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Who or what is an enduring attorney?

The person you appoint and empower to make decisions on your behalf is called your “attorney”.

In Victoria, the law on enduring attorneys is largely found in the Powers of Attorney Act 2014 (Vic).

You can choose whether your attorney or attorneys can make financial decisions, personal decisions or both. Personal decisions do not include matters that relate to medical treatment, or to medical research procedures. You will need a different form if you wish to appoint a medical treatment decision maker.

Who can be your enduring attorney

An attorney can be a family member or friend or someone else that you trust.

An attorney must be 18 years of age or older.

An attorney cannot be an insolvent person who is under administration.

You can't appoint:

  1. your care worker
  2. your health provider, or
  3. your accommodation provider.

For financial matters, you can appoint a trustee company, if you wish to.

If the person who will be your attorney for financial matters has been convicted or found guilty of an offence involving dishonesty, they must tell you about it and have it recorded in this form.

Choosing your attorney

You can appoint one or more attorneys.

You can also appoint one or more additional persons to act as a back-up for you attorney, in case your usual attorney is ever unable or unwilling to act. This additional person is called an “alternative attorney”.

You can specify when and how your alternative attorney can act. If you do not specify any circumstances, an alternative attorney can only act:

  1. once your usual attorney is unable or unwilling to act
  2. if the appointment of your usual attorney is revoked (cancelled) because they are no longer eligible to be your attorney (for example, the attorney becomes your care worker or health provider)
  3. in the same way (that is, make the same types of decisions and make decisions in the same way) as the attorney they are acting in place of.

What decisions can your Attorney make?

Personal matters are matters that relate to your personal or lifestyle affairs but do not include matters that relate to medical treatment, or to medical research procedures. Common examples include access to support services and where and with whom you live.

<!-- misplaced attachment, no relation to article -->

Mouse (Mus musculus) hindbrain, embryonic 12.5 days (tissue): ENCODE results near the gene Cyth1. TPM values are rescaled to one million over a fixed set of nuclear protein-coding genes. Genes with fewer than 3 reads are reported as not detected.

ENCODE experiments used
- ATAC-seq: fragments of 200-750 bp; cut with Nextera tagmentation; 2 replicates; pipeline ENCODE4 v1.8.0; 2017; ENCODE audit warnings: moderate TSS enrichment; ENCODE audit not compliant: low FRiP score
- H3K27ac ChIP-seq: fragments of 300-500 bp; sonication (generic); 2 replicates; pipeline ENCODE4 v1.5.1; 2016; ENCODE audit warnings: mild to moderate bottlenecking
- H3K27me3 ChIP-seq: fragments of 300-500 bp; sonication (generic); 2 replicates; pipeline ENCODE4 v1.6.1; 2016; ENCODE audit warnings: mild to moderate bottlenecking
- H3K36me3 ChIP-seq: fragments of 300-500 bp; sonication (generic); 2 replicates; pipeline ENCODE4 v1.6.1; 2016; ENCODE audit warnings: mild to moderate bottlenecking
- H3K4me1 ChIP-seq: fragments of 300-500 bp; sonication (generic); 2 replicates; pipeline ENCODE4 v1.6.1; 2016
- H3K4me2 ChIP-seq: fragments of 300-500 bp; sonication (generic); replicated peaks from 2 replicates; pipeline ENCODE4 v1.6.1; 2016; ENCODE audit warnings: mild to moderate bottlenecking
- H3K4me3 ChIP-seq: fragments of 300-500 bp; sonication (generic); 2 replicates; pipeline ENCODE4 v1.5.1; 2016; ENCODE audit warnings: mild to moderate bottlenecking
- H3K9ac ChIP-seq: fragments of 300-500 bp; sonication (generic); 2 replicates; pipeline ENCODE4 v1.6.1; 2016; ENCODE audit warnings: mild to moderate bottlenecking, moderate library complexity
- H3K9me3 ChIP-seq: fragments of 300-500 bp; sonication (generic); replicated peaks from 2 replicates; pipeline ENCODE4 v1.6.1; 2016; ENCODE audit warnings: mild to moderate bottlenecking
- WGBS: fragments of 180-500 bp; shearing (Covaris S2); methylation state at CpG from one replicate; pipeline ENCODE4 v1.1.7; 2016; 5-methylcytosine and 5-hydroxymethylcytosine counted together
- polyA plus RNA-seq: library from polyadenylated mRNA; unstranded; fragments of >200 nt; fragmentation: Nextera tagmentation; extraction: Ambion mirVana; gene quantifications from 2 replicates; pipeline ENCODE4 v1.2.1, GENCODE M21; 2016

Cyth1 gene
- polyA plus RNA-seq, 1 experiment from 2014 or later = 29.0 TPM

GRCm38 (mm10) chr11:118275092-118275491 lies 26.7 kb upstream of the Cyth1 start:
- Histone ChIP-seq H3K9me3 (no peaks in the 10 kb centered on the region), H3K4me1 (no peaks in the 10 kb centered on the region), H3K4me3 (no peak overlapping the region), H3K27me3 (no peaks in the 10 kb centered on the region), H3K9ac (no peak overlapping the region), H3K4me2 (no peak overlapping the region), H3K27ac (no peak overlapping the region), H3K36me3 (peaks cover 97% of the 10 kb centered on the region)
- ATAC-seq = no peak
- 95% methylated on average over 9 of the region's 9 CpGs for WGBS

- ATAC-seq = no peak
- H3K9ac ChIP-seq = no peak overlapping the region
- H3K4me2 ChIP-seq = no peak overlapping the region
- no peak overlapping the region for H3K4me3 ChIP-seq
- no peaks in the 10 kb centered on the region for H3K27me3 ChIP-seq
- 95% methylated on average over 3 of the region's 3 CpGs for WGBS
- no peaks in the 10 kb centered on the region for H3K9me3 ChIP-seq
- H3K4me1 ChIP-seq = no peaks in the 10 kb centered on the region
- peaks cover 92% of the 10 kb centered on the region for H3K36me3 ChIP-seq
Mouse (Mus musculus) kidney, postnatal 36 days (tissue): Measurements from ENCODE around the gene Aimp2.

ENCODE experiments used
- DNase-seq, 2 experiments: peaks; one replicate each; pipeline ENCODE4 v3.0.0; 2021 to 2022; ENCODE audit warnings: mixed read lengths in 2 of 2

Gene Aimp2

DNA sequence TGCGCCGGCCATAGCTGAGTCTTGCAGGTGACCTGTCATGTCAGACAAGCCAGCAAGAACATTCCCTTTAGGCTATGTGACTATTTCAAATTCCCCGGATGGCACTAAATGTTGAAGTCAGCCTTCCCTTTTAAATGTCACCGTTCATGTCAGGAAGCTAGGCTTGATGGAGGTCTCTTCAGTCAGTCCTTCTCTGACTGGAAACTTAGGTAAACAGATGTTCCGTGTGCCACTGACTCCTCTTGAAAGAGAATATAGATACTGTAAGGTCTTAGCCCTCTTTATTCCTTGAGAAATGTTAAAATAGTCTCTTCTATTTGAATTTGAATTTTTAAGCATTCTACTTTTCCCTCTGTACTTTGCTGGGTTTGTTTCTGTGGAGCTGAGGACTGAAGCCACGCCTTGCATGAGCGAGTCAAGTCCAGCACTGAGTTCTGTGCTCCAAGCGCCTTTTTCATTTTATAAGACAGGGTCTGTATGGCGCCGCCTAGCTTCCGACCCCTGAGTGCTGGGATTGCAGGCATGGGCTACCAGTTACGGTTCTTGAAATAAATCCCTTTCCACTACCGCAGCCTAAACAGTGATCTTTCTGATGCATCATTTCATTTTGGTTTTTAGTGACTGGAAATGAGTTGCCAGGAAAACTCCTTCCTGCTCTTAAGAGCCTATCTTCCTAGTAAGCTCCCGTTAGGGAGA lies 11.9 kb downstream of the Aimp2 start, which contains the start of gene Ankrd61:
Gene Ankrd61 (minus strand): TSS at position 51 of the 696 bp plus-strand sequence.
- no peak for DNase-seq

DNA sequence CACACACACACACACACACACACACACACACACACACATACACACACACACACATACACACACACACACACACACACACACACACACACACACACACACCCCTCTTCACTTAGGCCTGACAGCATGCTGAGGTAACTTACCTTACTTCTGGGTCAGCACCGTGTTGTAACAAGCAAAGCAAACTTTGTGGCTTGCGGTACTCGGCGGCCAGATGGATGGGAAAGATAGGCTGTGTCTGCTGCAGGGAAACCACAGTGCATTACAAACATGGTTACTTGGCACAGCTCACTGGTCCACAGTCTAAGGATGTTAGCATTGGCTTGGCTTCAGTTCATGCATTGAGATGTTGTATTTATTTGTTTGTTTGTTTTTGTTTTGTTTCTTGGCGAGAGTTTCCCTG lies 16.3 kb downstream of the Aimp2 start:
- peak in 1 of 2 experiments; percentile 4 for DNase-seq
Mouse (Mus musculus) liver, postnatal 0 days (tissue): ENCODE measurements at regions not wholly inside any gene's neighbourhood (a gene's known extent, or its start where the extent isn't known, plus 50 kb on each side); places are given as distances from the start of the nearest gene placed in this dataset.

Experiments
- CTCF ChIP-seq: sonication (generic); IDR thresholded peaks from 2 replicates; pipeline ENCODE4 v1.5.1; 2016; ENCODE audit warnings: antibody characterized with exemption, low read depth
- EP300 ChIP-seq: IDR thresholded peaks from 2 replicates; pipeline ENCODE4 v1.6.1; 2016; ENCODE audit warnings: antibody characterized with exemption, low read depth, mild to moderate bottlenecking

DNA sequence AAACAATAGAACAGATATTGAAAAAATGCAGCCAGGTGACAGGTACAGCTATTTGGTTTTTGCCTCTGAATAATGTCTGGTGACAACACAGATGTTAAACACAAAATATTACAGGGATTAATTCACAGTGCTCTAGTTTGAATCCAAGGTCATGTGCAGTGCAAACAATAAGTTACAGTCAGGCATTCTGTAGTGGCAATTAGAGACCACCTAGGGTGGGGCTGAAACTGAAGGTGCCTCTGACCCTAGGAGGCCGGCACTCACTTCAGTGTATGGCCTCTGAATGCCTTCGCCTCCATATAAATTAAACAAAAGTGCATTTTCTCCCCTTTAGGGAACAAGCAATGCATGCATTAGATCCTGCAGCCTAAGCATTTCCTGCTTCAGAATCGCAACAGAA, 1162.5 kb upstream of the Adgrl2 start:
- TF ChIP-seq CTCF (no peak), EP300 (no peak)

Financial matters are matters (including legal matters) that relate to your financial or property affairs. Common examples include paying expenses, making investments, undertaking a real estate transaction and carrying on a business.

An enduring power of attorney does not authorise an attorney to do the following things for you:

  • make a will
  • make an enduring power of attorney
  • vote in elections
  • marry or divorce
  • make decisions about your children
  • do anything unlawful
  • exercise the power of attorney after your death.

Can you insert conditions on your attorney’s power?

Because it is possible that you might specify a condition that affects the validity of the power of attorney, we have not included a facility for you to do so. If you wish to include conditions, we recommend that you consult another solicitor to discuss the preparation of a conditional power of attorney document, or contact us about the manual preparation of such a document.

How can attorneys decide?

If you have chosen more than 1 attorney (including alternative attorneys), and if you provide for them to decide “unanimously”, then they all have to agree. If you have chosen more than 2 attorneys (and alternative attorneys), then it might be prudent to provide that they may decide by majority. That means that more than half of them have to agree. It is up to you to decide how you want your attorneys to decide. In the case of 3 attorneys, that would simply require 2 of the 3 to agree. If there are 4 attorneys, then a decision by majority would require 3 of the 4 to agree. The more of them that there are, the harder it will be for them to decide unanimously.

What if you have made a previous enduring power of attorney?

If you have an existing enduring power of attorney the previous enduring power of attorney will be automatically revoked (cancelled) on making the new enduring power of attorney.

Can LawOnline Witness and Certify the Document?